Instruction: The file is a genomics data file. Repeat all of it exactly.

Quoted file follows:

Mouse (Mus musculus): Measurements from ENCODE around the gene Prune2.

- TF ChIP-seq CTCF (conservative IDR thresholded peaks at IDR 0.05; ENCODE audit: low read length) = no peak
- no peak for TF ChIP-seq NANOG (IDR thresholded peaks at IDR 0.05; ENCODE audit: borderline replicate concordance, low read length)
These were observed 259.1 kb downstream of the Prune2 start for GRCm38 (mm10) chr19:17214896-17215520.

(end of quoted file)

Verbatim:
Mouse (Mus musculus): Measurements from ENCODE around the gene Prune2.

- TF ChIP-seq CTCF (conservative IDR thresholded peaks at IDR 0.05; ENCODE audit: low read length) = no peak
- no peak for TF ChIP-seq NANOG (IDR thresholded peaks at IDR 0.05; ENCODE audit: borderline replicate concordance, low read length)
These were observed 259.1 kb downstream of the Prune2 start for GRCm38 (mm10) chr19:17214896-17215520.